#1
well im getting my room redone (after 5 years of the paint peeling and holes appearing) and my dad was thinking of soundproofing it, only for the floor at the moment so it fits under a regular carpet, is this possible? and also which materials would i need to buy (ie what brands, what type of foam etc)

thanks
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#3
sound proof it, im not looking to record, just to keep the sound in the room by the way i have no idea about any of this acoustic treatment or soundproofing
Jackson KE 3 Trans Black
Schecter C7 ATX
Siggery Custom


Axe Fx Owner
#4
did you say you're just doing the floor? i didn't really get that but if that's what you mean, you'll get a little sound reduction but because there are so many places the sound can escape, it won't be soundproof in the least but hey its a start.
#5
yeah, my parents what as less sound coming from my room as possible (play guitar, heavy metal stuff which they hate) just sound reduction really to be honest
Jackson KE 3 Trans Black
Schecter C7 ATX
Siggery Custom


Axe Fx Owner
#6
damn man, that's going to be a construction project and a half.... Honestly, you're not going to get anything to do that job that can be applied under the carpet. The only REAL way(and it won't be as effective as you like), is to put acoustical sound batt in the joist bays within the floor framing itself. That means ripping out drywall of the ceiling below and re-drywalling it....
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#7
After-Construction Soundproofing
Step 1:
Remove the drywall from one side of the walls to be soundproofed. (Strip the side of the wall that strikes a balance between offering the most work space and causing the least amount of damage.) Then choose one of the options listed in Section 1.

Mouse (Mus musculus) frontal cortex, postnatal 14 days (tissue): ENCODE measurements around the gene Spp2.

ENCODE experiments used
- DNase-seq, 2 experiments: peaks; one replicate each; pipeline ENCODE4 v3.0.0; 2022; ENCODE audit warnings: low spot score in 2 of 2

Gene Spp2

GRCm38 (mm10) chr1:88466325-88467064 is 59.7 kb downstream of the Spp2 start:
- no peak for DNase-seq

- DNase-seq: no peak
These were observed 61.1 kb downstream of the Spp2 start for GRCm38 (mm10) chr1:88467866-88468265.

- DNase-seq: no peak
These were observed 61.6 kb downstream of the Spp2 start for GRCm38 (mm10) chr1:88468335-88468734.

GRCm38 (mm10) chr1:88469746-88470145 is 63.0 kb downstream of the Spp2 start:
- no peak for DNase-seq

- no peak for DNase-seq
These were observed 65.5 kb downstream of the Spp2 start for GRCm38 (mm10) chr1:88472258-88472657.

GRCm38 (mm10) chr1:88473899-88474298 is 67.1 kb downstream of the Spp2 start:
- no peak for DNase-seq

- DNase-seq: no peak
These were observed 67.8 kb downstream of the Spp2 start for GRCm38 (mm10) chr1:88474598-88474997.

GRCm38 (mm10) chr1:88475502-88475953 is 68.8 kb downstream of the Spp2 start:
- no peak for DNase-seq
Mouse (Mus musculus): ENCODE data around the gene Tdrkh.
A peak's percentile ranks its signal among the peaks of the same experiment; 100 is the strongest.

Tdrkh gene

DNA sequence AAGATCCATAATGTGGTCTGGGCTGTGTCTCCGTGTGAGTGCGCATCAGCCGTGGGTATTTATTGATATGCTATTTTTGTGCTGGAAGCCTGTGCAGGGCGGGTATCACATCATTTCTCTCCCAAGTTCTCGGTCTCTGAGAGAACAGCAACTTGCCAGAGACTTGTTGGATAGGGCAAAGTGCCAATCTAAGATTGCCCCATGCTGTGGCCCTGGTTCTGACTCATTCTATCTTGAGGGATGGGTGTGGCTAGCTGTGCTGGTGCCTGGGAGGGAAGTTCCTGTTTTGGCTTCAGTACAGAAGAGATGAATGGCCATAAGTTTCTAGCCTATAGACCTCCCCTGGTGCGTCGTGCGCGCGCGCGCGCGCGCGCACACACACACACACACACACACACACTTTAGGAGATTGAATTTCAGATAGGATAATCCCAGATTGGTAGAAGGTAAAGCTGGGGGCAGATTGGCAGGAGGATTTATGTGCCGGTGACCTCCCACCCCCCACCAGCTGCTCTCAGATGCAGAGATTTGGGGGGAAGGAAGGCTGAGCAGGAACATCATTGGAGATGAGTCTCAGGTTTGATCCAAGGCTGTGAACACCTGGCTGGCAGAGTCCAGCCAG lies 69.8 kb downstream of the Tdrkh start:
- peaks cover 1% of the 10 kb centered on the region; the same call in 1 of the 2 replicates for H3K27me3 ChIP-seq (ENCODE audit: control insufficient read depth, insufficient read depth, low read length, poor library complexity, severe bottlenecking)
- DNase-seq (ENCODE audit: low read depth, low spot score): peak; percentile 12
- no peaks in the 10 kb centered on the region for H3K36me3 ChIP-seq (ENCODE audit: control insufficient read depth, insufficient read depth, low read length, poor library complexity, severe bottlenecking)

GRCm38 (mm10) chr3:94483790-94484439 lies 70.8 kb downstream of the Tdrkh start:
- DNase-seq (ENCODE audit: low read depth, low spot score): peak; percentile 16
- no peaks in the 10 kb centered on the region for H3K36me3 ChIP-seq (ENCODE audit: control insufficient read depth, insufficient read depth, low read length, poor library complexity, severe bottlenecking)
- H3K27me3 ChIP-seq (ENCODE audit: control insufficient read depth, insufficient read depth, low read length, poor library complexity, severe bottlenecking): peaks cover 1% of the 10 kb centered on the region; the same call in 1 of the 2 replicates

Step 2:
Alternatively, cut small holes in the drywall near the ceiling, between the studs. Fill the space between the drywall with blow-in paper or expandable foam insulation. You can rent the machine for applying blow-in insulation at most lumberyards or rental centers, or where you purchase your materials. Expandable foam can be purchased in small spray cans or large containers that resemble propane tanks for your barbecue grill. Patch and refinish the drywall.

Step 3:
As another alternative, hang manufactured wall covering materials (described in step 5 above) over the existing walls (as opposed to behind the drywall). Many come in a variety of colors or are paintable (you'll pay more for the "finished" products than you will for the kind that go on behind the drywall). These products take up very little space and work well. Choose from panels, acoustic matting and vibration barriers.

Soundproofing Windows, Ceilings and Floors
Step 1:
Install double- or triple-hung vinyl-framed windows in new construction, or replace old windows with upgraded units in existing rooms.

Step 2:
Or make "plugs"–—custom-fit coverings the size of the window, made from one of the manufactured products described above. You can make these yourself by purchasing the material and cutting it to fit.

Step 3:
Alternatively, purchase stylish sound-deadening drapes. These are more expensive than window plugs but much more pleasing to the eye.

Step 4:
Soundproof ceilings by applying sound-deadening matting (as described above) or hanging a suspended acoustic tile ceiling; extra sound dampening can be obtained by rolling out batts of thick fiberglass insulation on top of the suspended ceiling.

Step 5:
Apply sound-deadening mats to upstairs floors to cut down on noise levels. These can be applied under carpeting and often have padding built in.